Marte homers, Pirates win in rookie's debut
By Rob Biertempfel
Published: Thursday, July 26, 2012, 9:42 p.m.
HOUSTON — Starling Marte insisted he would not be nervous when he stepped to the plate as the Pirates' leadoff batter Thursday in his big league debut against the Houston Astros. All the hype, he said, would not conquer him.
“No, no, no,” Marte said, shaking his head and grinning. “I'm just going to have fun and play.”
The first pitch from left-hander Dallas Keuchel was an 86-mph cutter. Marte launched it over the wall in left-center field, becoming the third Pirate to homer in his first at-bat in the majors.
Marte 1, Hype 0.
“I got goosebumps,” manager Clint Hurdle said. “That was a swing that touched a lot of people.”
Marte's blast was the first of three homers hit by the Pirates, who hung on for a 5-3 win. Right-hander A.J. Burnett (12-3) was sharp, allowing two runs and four hits in 71⁄3 innings. The Pirates pulled within two games of idle Cincinnati in the NL Central race.
Marte added a fifth-inning single to go 2 for 4. It was the perfect way to forget it was the anniversary of umpire Jerry Meals' blown call in an extra-innings loss in Atlanta that sent the Pirates' 2011 season into a tailspin.
Marte's home run ignited a quick start for the Pirates. Garrett Jones and Clint Barmes each hit a two-run homer to build a 5-0 lead after two innings.
“Before the game, I told somebody in the dugout that if (Keuchel) threw a fastball over the middle, I'd take a hack at it,” Marte said. “That's exactly what I did.”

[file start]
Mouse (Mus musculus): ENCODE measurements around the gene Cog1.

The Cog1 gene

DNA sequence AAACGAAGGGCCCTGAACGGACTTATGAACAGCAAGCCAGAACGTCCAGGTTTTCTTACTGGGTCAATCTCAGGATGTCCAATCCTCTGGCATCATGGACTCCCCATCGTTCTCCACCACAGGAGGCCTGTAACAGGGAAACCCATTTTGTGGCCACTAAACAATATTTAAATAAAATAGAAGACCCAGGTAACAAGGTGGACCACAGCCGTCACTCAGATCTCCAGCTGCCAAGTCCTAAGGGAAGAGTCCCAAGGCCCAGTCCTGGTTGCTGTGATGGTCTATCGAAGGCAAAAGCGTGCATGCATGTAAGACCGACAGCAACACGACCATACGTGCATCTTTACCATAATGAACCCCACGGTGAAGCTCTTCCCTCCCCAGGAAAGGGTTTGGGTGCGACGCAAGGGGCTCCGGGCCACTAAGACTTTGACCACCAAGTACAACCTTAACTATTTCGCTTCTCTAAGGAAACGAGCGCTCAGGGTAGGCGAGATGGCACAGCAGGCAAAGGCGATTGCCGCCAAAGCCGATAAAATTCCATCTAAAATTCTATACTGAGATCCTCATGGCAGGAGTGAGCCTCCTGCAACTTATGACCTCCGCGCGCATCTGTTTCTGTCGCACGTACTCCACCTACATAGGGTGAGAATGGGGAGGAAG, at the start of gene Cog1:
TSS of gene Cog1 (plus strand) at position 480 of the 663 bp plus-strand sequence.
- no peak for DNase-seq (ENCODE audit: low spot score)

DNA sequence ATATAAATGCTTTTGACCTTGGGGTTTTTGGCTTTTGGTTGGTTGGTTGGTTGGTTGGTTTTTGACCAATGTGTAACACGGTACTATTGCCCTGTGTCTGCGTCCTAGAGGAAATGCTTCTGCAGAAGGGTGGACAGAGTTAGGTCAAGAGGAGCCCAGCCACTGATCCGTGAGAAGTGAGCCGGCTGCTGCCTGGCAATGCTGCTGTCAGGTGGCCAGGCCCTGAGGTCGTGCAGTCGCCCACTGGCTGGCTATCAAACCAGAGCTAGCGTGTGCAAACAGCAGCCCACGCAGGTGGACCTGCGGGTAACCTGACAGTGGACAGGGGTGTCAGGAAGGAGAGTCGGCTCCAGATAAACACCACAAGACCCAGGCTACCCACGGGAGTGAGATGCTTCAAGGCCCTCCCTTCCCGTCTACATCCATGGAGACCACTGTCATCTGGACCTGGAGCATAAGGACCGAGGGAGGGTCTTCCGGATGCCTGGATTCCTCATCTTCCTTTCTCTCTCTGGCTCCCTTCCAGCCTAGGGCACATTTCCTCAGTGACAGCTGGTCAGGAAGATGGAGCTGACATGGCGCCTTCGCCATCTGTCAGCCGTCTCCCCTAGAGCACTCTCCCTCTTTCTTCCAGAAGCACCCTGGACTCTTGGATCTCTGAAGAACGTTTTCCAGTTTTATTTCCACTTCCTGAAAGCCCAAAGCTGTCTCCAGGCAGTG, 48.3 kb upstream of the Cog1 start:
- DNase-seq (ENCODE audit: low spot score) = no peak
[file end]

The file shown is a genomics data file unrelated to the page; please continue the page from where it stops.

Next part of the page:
The Pirates brought up Marte from Triple-A Indianapolis, where he batted .286 with 12 homers, and sent down outfielder Gorkys Hernandez. The move had been anticipated for weeks, to the point where Marte grew weary of being asked by fans and reporters when he'd get the call.
“The closer I got, the more I thought about it,” Marte said through interpreter Luis Silverio. “I thank God for this opportunity with the Pirates. I hope it's going to be a long career — 15 or 20 years.”
Marte's mother died when he was 10, so he was raised by his grandmother. She was the first one he called to share the happy news.
“She was pretty proud. She was crying,” he said. “Then I started calling friends, girlfriends and everybody else.”
Girlfriends? As in, more than one?
“Well ... he's an honest kid,” Silverio said with a laugh.
Hurdle said there was not one factor that nudged the Pirates to finally pull the trigger on Marte's career. In the past couple of weeks, Alex Presley (who's hitting .231 with 14 RBI) and utility infielder Drew Sutton (who looked lost defensively) shared time in left field.
“We're looking for a little more stability and more production,” Hurdle said. “Marte will give us a better option in left field than what we've gotten from the combined efforts of the other guys.”
Marte's arrival essentially makes Presley a bench player. Garrett Jones will get most of the starts in right.
“We brought Starling up to play,” Hurdle said. “It might not be every day, but he's going to be playing.”
The decision to bat Marte in the leadoff spot was a no-brainer.
“If I hit him second, I don't have a leadoff guy basically,” Hurdle said. “It's a big day for him. It's a big day for our Latin American program, for our Dominican academy, for (Latin American scouting director) Rene Gayo. This is a big day in a lot of different ways and for all the right reasons, so why not just lead him off?”
A few hours before the game, Hurdle called Marte into his office. The affable, veteran skipper seemed genuinely charmed by Marte's bubbly personality and youthful excitement.
“Clint told me this is the same baseball (as in the minors),” Marte said. “Be happy, don't try to do too much.”
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